Engage Your Crew to Keep Your Ship Afloat

“Emotional intelligence isn’t a luxury you can dispense with in tough times. It’s a basic tool that, deployed with finesse, is the key to professional success.”

Harvard Business Review

Stress. Burnout. Instability. Uncertainty. Today’s global workforce face tidal challenges almost unprecedented in history. Organizational paradigms shift with lightening speed, responsibilities grow while rewards diminish, and processes change nearly as often as a Kardashian’s outfit. Or spouse. Amidst these stormy seas, it’s easy for a crew to lose faith and determination, but poor engagement costs companies money: Gallup shows that disengaged workers undermine productivity, ultimately costing companies more than 450 billion dollars a year in the US.

Time to head for the lifeboats? Not a chance. As a leader, you can turn that ship around with a viewpoint taken from the theatre director’s playbook: look inward, not outward and pay attention to three prime human needs: being cared about, being recognized and being developed.


Leaders can inspire greater engagement and commitment by investing authentic interest in their employees. Showing that you care about employees and their ideas yields greater work performance all around. Start simply by  inviting collaboration.  Request ideas, ask for solutions, and allow alternative thinking whenever possible. Regardless of your title or position, show an eagerness to hear what others have to say and desire for collaborative partnership. Take it further with genuine interest in them personally, not just their ideas. Establish personal channels and get to know the person behind the cubicle to build understanding and trust. Remember it’s not a one-way passage: share your own hobbies, pastimes, interests, family and social life, or geographic-demographic background with them!


Receiving endorsement for their work motivates employees toward greater creative risk-taking and support of a leader’s vision. More importantly, positive endorsement “…directly encourages behaviors that a manager or business owner wants employees to repeat,” according to research by psychologist Eric Dontigney. Commend their unique values and the qualities they specifically bring to their role, project, or partnership and how it affects others. Be sure to remark specifically on what they did so well and the impact it had.  Back your words with actions and roll out the red carpet with special recognition. Nix the ball gowns, tuxedos, and gold statuettes and just be thoughtful, creative, and show your appreciation in ways that matter to those specific employees. Whether its a hooky day at an amusement park, popcorn and conference room technology for a Friday afternoon movie, or lunch for the whole team just be sure it’s memorable, personal and intelligent.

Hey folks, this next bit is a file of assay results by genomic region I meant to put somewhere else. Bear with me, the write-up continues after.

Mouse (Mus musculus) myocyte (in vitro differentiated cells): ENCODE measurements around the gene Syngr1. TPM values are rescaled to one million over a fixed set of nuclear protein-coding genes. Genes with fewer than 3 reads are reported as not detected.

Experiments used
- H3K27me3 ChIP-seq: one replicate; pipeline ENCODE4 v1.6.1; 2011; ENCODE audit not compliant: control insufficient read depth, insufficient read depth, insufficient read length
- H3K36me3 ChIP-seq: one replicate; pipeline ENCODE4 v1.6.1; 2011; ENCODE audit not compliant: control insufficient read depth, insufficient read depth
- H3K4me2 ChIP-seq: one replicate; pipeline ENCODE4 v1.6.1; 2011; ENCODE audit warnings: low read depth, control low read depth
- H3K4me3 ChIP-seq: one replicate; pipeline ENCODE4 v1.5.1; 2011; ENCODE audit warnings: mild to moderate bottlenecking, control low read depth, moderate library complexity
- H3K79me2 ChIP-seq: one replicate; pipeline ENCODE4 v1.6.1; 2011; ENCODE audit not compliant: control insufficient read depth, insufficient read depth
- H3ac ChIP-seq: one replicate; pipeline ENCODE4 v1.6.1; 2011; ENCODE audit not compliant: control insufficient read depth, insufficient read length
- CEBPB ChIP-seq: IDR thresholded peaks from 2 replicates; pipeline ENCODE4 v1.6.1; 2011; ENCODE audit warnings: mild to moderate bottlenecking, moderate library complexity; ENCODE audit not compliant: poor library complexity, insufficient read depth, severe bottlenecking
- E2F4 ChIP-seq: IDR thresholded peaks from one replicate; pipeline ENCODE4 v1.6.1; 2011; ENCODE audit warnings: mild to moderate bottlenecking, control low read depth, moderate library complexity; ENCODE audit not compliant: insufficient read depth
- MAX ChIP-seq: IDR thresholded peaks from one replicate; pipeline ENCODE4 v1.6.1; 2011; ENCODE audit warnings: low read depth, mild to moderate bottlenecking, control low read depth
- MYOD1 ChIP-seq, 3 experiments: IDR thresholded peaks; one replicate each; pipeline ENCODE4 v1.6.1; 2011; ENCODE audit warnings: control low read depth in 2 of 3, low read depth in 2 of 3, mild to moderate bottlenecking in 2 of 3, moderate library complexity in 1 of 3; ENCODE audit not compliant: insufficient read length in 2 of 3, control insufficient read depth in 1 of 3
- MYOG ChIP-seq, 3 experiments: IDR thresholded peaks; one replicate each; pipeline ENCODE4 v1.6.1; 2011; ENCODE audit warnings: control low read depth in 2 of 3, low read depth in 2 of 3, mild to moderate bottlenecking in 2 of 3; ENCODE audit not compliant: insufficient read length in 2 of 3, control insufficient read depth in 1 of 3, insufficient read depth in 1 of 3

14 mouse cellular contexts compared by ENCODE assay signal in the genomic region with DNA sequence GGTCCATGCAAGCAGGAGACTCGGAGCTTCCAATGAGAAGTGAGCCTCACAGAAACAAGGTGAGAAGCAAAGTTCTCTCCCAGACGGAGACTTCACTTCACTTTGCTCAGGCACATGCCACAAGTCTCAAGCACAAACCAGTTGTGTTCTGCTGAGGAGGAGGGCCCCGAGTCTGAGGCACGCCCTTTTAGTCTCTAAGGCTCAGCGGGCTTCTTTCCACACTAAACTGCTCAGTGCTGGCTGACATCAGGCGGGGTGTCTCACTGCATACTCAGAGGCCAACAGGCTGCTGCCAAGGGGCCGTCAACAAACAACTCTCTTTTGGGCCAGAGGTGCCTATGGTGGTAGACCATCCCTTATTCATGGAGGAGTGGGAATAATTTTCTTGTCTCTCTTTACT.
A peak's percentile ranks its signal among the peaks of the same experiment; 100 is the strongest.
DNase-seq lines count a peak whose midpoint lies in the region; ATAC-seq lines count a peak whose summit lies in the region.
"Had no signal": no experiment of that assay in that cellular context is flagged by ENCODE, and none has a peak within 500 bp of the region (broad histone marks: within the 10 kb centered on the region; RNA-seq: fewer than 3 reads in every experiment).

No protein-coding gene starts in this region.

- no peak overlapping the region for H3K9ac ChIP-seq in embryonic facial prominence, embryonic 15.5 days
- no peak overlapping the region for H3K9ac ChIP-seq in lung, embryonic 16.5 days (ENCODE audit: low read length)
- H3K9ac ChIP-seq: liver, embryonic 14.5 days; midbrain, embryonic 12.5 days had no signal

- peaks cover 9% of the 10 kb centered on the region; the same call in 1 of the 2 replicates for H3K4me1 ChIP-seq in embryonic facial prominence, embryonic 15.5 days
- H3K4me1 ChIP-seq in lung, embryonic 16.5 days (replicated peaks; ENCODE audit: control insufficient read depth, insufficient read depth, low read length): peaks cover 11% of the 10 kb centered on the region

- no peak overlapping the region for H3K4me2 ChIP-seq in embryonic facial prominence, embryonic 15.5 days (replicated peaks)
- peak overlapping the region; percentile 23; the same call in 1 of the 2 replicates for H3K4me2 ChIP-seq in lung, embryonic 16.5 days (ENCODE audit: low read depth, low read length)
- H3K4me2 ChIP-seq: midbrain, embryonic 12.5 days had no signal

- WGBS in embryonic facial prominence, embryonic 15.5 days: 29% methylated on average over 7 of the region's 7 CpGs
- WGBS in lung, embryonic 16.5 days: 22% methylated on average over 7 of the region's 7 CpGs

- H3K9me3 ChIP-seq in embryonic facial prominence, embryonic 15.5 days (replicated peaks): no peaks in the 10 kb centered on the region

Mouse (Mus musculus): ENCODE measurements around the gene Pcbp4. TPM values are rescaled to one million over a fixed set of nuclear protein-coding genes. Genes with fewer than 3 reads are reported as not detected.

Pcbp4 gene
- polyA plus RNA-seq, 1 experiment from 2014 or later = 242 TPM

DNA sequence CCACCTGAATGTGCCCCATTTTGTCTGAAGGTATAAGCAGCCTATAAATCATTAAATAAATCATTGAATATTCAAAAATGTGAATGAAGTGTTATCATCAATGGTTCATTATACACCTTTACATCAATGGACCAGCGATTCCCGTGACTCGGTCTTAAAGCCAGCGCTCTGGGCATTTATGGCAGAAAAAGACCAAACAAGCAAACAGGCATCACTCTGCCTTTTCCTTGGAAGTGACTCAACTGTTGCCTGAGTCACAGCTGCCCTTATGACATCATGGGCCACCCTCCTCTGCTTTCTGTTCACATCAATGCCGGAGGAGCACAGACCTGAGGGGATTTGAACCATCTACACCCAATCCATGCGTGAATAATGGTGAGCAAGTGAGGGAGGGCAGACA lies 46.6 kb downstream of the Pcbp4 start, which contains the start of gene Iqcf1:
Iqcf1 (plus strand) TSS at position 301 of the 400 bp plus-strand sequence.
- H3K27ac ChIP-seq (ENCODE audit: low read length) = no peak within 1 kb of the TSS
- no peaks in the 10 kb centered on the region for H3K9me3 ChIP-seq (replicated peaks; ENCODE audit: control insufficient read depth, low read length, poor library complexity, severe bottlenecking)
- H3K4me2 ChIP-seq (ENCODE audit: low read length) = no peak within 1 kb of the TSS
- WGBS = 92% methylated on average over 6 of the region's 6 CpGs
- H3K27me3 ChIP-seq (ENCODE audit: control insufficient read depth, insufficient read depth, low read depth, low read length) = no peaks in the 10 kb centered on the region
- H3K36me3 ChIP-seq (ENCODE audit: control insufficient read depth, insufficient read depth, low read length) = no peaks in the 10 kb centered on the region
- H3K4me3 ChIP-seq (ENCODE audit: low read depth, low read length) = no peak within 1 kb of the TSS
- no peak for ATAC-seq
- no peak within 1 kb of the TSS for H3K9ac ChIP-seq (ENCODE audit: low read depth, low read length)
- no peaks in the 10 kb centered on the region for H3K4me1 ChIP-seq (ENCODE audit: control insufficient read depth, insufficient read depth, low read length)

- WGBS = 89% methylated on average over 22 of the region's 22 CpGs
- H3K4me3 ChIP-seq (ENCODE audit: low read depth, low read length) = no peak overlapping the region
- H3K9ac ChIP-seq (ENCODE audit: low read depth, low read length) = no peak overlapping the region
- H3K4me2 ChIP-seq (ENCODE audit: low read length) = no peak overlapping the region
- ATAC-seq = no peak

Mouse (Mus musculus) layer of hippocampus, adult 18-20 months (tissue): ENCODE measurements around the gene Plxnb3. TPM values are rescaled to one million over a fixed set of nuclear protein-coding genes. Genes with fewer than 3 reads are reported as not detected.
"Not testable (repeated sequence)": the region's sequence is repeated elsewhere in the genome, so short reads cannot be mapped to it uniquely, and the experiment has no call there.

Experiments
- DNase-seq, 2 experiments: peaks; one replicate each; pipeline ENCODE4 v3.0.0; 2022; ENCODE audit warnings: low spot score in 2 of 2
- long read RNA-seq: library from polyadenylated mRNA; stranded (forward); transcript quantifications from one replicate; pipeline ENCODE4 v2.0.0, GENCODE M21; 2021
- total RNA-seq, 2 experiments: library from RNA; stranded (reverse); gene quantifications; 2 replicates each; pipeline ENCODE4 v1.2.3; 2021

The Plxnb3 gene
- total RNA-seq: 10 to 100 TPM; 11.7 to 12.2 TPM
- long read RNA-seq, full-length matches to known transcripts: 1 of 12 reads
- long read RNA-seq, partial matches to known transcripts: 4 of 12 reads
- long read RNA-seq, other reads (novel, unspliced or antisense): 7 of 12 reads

Everyone wants to grow and increase their skills and a leader’s support to do so can go a long way to putting the wind back in team members’ sails. Sail beyond the shallows, and provide non “training” opportunities to expand different skill sets by assigning team members new roles on a project where those skills are needed. Create equal chances for everyone on a lower stakes situation in order to boost unity and mitigate fear of failure. Get two fish with one rod with your internal resources by formulating mentoring partnerships on a specific project. Individuals offer a skill they will mentor and one they would like to learn or improve, then formulate partnerships based on the needs. You build skills and relationships in one go. 

Don’t panic if you feel your employees slightly adrift. Simply show your team that you sincerely care about them, appreciate their talents, and want to develop them within their career and you’ll get all hands on deck with full steam ahead.

The full article inspiring this blog first appeared on The Ariel Group Blog page 3.21.16. Please read it at: